If you're reading this post, you probably already know that Jeff Bayly was injured this past Sunday in a solo accident. Jeff was doing what he loved doing - riding his bike. I was with Jeff at the time. Here's what I remember happening on that fateful day:
Jeff and I were out on a beautiful Super Bowl Sunday morning for what was supposed to be a great ride. We had ridden over 50 miles the previous day so we didn't want to push ourselves too hard today. We had ridden 20 miles together through Somis and Moorpark as we rolled up the hills. We joked that we had cheated death again by outrunning the traffic on Highway 118. Jeff said "Where's the adventure if you're not living dangerously?"
We climbed up onto Olsen Rd in Thousand Oaks and turned west. Everything was fine. The hill ahead of us had a nice mellow uphill grade, the sun was shining over our shoulders and the warm east wind was coming from behind, giving us a gentle push up the hill. As we ascended, Jeff got a great burst of energy. He took off as I sang out "go Johnny go go go" and I watched him accelerate. We climbed up and Jeff crested the top first. We had the clear, wide bike lane to ourselves.
Suddenly, in a vision burned into my memory, I glanced up to see Jeff's front wheel wobble sideways and Jeff toppling forward over his bike. I called out to him but there was no response. I was about 20 seconds behind Jeff and raced up to help. As I jumped off my bike, I could hear Jeff struggling to breathe. He was in major distress. As I crouched over him, I could see major bleeding from the fall. His helmet was intact, but he had taken a very tough blow to his face. It was bloody and traumatic. He didn't respond when I called out his name. How could this happen I asked myself? Jeff probably wasn't even going 20 miles an hour. I was shocked and perplexed.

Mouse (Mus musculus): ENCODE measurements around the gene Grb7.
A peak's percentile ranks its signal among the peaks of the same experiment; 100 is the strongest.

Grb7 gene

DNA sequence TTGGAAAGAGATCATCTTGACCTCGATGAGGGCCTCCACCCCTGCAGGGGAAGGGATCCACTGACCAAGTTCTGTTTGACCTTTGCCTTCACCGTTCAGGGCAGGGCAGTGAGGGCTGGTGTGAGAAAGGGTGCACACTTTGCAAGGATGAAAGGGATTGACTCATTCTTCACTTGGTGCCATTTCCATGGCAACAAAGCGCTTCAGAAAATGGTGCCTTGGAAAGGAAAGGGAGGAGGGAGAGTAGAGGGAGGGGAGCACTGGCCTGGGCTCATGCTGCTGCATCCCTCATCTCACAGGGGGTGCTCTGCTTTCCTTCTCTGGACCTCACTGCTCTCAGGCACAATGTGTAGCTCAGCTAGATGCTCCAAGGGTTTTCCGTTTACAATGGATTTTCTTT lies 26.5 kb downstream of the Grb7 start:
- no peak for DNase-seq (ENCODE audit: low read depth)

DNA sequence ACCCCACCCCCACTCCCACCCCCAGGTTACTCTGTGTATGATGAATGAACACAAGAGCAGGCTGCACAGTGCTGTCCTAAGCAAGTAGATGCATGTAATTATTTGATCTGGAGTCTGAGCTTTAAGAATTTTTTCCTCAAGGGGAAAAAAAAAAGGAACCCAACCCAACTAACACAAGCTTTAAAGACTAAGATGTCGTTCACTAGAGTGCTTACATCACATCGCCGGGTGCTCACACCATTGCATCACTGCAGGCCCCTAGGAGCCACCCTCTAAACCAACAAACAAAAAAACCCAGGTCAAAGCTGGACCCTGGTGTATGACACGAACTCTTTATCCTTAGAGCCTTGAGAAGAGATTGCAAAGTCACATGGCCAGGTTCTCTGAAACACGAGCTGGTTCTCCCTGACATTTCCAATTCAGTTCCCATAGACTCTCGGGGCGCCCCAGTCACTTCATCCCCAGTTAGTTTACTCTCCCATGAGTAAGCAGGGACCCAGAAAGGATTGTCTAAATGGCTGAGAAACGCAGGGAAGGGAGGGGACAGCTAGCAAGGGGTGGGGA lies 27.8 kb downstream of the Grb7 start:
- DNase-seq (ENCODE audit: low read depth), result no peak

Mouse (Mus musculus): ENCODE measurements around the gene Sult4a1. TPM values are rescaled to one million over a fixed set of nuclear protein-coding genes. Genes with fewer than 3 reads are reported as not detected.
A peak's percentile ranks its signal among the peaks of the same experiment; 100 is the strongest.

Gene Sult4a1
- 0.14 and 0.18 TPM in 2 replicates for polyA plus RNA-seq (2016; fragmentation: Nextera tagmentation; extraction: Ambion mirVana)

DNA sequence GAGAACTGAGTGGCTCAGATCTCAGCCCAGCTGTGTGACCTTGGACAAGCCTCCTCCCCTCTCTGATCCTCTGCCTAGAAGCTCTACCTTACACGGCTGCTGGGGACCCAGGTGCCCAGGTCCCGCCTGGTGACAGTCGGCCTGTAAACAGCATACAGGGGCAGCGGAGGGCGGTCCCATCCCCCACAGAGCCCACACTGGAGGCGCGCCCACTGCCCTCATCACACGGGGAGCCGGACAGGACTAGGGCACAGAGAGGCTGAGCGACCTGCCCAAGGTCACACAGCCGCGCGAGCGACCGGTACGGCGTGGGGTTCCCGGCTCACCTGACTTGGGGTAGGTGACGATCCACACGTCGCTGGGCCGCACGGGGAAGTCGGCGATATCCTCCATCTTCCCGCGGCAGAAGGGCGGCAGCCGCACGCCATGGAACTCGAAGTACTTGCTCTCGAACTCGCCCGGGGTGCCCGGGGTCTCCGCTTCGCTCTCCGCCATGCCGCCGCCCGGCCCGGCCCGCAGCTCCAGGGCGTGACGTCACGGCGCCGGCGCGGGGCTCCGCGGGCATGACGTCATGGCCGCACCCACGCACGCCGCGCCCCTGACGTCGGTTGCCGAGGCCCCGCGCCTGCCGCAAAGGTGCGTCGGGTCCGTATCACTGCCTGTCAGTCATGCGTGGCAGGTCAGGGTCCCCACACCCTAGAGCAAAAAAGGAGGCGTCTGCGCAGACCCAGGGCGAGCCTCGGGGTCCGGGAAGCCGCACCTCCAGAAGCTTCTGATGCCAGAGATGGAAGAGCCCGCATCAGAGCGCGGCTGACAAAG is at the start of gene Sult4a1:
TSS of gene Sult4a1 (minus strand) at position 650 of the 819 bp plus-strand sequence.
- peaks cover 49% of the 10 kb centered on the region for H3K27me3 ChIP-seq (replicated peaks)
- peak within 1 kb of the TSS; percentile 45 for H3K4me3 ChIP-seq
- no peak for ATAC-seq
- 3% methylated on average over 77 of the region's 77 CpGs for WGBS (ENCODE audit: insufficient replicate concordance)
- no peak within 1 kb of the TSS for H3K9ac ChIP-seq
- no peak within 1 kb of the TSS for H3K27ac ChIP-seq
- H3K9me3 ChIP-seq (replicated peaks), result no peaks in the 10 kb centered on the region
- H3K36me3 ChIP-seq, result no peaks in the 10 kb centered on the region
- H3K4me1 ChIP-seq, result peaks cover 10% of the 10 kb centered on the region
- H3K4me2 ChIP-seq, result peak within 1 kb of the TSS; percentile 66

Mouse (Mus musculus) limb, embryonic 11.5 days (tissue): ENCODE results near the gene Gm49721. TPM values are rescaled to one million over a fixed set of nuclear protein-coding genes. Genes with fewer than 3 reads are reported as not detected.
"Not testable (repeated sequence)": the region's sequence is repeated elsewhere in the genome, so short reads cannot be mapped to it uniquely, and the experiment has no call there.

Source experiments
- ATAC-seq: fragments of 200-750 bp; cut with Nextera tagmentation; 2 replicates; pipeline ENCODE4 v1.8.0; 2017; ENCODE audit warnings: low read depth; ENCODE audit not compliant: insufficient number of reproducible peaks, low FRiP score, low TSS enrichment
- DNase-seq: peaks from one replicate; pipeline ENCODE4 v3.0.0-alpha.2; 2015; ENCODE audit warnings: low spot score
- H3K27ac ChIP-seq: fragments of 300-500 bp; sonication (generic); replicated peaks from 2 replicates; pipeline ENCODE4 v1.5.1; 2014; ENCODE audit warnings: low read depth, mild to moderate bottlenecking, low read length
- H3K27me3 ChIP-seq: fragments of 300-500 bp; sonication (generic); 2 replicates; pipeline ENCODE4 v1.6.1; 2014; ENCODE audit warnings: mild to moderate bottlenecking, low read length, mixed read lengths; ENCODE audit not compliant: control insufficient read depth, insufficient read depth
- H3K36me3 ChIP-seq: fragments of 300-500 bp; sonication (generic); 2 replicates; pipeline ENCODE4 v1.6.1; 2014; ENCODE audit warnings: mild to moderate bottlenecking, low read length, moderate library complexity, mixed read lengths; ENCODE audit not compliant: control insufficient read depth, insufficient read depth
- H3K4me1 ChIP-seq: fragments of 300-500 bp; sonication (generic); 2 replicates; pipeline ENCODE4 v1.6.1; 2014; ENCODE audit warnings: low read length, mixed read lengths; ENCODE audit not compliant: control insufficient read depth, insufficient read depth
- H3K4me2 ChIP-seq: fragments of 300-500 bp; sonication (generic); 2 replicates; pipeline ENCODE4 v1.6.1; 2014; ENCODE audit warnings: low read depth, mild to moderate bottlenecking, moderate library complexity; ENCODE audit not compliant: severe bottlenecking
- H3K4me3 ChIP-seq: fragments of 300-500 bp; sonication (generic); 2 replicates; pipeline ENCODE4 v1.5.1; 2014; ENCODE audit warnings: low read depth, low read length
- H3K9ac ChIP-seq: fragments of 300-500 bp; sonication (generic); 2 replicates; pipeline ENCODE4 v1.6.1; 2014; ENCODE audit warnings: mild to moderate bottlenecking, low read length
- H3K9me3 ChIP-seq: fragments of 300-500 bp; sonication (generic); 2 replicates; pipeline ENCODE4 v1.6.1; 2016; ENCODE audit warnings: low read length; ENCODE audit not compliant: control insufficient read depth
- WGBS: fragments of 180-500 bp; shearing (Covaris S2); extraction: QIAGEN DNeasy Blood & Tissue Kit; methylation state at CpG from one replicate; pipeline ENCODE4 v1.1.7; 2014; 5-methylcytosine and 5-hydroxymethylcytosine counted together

I grabbed my phone and dialed 911. I knew not to move him. Not a minute went by before a motorist stopped and asked if Jeff was OK. When I yelled "No, he's not" the fellow went back to his car and ran up with a full medic bag. 911 was on the line with me by now. By minute two, a second good Samaritan had come up and told me that he had just gotten off his shift. John was a paramedic, and asked me if he could direct the responders at 911 as he tore into the medical supplies to aid Jeff. I was thinking that Jeff was in good hands now and would be alright. But still he bled, moaned and shuddered.
The fireman, police, ambulance and paramedics arrived in about 8 minutes time. They went to work right away, putting Jeff into a neck collar brace, loaded him onto a gurney and rushed him to Los Robles Hospital. The sheriffs were on site and noted what happened. We walked through the crash as best I could recall it. There were a pair of fist sized rocks in the bike lane. Jeff's rear tire was flat. But his bike was otherwise fine. At that time, I assumed he had hit the rocks, went down but would be alright after the doctors patched him up. So, I waited behind with our bikes and belongings. My wife was driving up to meet me so that we could meet the officers and Jeff at the ER.